We see variations of this all throughout the talks of the kings of Israel and Judah; that some people were more evil than others.
There are more Scriptures than just these (like the countless Scriptures that refer to God’s enemies), and we can share them in the comments if people still aren’t convinced, but for the sake of brevity I’ll leave it there–all sins are not equal, and some people are more evil than others.
Jesus Himself gets most upset about certain things
Jesus was sent to be flesh and blood among us, so that we could see what God is really like. And how did Jesus respond to sin? He did not get equally angry at all sins. Indeed, He got fired up more about certain sins than others.
He reserved most of his anger at the religious leaders of the day who were pretending to be holy, but who actually were sanctimonious and prideful. And why was this so bad? Jesus explains it here:
Jesus replied, “And you experts in the law, woe to you, because you load people down with burdens they can hardly carry, and you yourselves will not lift one finger to help them.” (Luke 11:46)
They made worshipping God be all about rules, and they laid such heavy burdens on people, and them condemned those people when they couldn’t meet the standards, so that they themselves could feel better than everyone else.
The end result? The people weren’t able to feel God’s blessing and love. And that’s what made Jesus angry: When the people were pushed away from God.
That’s also the same motivation that He had when He cleared the money changers’ tables in the temple courtyards. The money changers were preventing people from being able to worship God, and were also keeping foreigners away from knowing God (because they were set up in the area where foreigners were supposed to be allowed to worship).
Jesus didn’t rage at those who got drunk; He didn’t yell at those who gossiped; He didn’t get upset at lazy people. I’m not saying those things aren’t sinful. I’m just saying that He reserved His deepest anger for those who pushed people away from God.
In the Old Testament, God punishes some things more than others
In a similar way, in the Old Testament, God set up all kinds of rules for how the Israelites were to live–rules that they routinely didn’t follow. And God laid out punishments that Israel would receive if they failed to follow the law.
But God didn’t punish constantly, at each infraction. On the contrary, it was as if God had a threshold, and once that threshold was reached, then He sent the nations into exile.
And the two sins that He rages against the most? Idolatry, or turning to other gods, and injustice, or failing to plead the case of the poor and the widow and the orphan. God cares when people hurt His children.
Jesus Himself gets emotional at the things that we would get emotional at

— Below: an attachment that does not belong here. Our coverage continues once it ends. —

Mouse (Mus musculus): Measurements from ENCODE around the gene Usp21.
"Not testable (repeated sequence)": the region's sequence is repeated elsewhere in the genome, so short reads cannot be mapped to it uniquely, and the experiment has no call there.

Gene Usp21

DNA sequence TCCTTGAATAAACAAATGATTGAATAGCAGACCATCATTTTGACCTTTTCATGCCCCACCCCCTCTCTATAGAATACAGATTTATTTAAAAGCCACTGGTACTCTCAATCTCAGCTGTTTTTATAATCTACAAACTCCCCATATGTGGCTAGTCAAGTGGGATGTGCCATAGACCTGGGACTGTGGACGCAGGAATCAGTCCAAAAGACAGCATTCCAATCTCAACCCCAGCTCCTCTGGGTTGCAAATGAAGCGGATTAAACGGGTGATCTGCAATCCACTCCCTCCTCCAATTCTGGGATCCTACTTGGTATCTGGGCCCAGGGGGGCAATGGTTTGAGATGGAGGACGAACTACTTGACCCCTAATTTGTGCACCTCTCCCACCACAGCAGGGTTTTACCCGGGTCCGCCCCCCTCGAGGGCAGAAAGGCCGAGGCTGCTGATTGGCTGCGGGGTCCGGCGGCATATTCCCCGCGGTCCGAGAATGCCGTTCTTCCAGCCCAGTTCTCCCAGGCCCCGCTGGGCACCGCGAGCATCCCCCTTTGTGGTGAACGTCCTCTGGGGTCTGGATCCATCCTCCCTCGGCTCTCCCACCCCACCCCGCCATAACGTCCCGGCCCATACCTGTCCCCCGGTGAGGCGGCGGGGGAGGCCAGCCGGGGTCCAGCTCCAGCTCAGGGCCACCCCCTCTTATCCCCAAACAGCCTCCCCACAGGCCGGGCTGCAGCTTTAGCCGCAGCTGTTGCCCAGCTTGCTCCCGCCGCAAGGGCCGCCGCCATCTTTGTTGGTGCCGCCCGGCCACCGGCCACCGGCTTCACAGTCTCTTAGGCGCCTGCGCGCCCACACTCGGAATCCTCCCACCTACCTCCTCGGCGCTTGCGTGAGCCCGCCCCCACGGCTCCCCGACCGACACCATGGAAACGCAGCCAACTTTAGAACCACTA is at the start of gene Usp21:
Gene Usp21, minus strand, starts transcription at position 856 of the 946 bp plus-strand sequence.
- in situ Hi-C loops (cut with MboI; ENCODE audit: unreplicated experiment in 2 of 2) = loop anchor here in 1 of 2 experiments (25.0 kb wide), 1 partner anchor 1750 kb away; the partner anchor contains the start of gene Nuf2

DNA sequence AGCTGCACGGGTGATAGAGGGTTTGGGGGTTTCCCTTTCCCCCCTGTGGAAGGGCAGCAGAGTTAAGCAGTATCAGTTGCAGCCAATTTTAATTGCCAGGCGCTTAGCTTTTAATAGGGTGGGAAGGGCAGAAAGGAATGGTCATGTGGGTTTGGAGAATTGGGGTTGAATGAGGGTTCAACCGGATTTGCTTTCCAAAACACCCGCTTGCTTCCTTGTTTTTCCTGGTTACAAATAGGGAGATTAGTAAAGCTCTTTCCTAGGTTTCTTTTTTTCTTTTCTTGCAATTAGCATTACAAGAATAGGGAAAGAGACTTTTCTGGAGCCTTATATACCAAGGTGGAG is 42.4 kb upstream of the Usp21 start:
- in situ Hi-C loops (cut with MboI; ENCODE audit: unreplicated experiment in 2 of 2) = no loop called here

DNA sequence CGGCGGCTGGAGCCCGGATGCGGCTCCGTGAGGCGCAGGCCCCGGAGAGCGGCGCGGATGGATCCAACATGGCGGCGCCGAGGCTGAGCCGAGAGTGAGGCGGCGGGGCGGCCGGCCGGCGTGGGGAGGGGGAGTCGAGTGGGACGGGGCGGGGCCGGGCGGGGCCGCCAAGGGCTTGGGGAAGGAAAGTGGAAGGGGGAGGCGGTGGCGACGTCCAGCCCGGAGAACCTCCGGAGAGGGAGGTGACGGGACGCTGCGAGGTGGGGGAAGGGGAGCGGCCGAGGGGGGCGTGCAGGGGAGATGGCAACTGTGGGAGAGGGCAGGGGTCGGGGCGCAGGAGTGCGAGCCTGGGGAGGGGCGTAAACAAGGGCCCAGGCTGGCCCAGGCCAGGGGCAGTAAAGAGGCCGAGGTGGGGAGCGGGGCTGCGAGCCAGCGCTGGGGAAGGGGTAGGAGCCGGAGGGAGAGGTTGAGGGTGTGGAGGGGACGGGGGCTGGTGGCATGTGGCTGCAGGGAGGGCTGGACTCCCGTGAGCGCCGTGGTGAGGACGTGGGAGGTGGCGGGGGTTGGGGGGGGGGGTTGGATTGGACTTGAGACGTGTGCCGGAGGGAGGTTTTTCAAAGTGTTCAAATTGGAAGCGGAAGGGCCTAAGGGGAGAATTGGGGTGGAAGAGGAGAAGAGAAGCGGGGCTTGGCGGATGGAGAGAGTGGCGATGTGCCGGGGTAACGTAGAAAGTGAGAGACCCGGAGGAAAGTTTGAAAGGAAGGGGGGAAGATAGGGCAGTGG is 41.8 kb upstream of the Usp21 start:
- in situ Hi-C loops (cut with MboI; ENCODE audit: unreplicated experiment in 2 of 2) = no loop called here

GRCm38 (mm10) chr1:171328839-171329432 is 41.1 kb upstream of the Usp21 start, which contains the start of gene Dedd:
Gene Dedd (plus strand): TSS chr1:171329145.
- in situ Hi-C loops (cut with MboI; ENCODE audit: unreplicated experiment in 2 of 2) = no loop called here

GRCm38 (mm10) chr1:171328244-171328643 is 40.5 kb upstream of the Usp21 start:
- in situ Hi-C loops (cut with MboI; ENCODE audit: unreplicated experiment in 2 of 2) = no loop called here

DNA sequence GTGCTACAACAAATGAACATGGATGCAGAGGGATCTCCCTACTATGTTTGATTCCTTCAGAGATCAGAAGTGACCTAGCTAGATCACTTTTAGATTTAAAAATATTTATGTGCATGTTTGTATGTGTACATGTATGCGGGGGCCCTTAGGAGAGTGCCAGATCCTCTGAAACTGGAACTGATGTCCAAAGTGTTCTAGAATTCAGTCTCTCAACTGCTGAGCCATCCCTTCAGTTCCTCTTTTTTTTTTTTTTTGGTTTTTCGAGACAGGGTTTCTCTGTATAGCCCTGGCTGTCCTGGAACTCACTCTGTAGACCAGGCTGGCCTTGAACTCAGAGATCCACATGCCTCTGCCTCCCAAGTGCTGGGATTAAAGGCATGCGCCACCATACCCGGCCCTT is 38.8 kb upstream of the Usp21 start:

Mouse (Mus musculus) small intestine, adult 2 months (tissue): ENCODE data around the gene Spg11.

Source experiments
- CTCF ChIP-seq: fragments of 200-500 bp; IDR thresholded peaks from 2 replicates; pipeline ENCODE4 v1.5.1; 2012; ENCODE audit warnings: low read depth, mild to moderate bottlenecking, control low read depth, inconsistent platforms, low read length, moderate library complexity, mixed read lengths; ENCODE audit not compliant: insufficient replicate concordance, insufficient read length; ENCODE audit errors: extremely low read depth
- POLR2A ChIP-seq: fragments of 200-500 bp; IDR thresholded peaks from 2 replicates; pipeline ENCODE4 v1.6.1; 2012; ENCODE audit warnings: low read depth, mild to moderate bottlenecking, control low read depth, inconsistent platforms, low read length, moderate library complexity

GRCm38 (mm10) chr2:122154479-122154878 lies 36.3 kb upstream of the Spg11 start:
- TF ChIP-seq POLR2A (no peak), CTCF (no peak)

We see Jesus get really emotional four times in Scripture: When Lazarus dies; when John the Baptist is beheaded; when He’s praying in the Garden of Gethsemane the night before He’s to be arrested, tried, and killed, and the disciples won’t pray with Him; and when He looks over Jerusalem and feels as if they are all lost and won’t hear the truth about how God loves them.
What do we learn about all of these things? Jesus is affected by death. He mourns when someone He loves dies. Jesus is affected by betrayal or loneliness; He feels badly when the disciples won’t support Him, and He hurts that Jerusalem has rejected Him. He desperately wants to feel connected to us and to love us. He cares.
The Conclusion: God cares about injustice, and He cares about His people hurting
He goes to battle for us. He notices us. He sees us.
And I just want you all to know that today. I worry about the people who were saying so loudly, “God sees all sins as equal so He sees us all the same”, because I think that that belief may sound very pious and holy when life is good, but when life gets bad, it can make God seem like a monster.
Rest assured: when God looks down at Hitler and Mao and Stalin and even Hugh Hefner, He does not see you. He sees evil, and feels the burden of evil. Evil angers Him. And while all sin separates us from God, all sin does not have equal impact. God knows that. And God cares.
If your child dies, He knows that’s an extra hard pain. If you are betrayed by your husband, He knows that hurts more than other sins. If you’re abused, He knows that this has greater impact than other things.
And that means, that when you are at the lowest point in your life, God will always be the safest place to turn to.
What do you think? Do some of the things that we commonly believe actually make God seem distant? Let’s talk in the comments!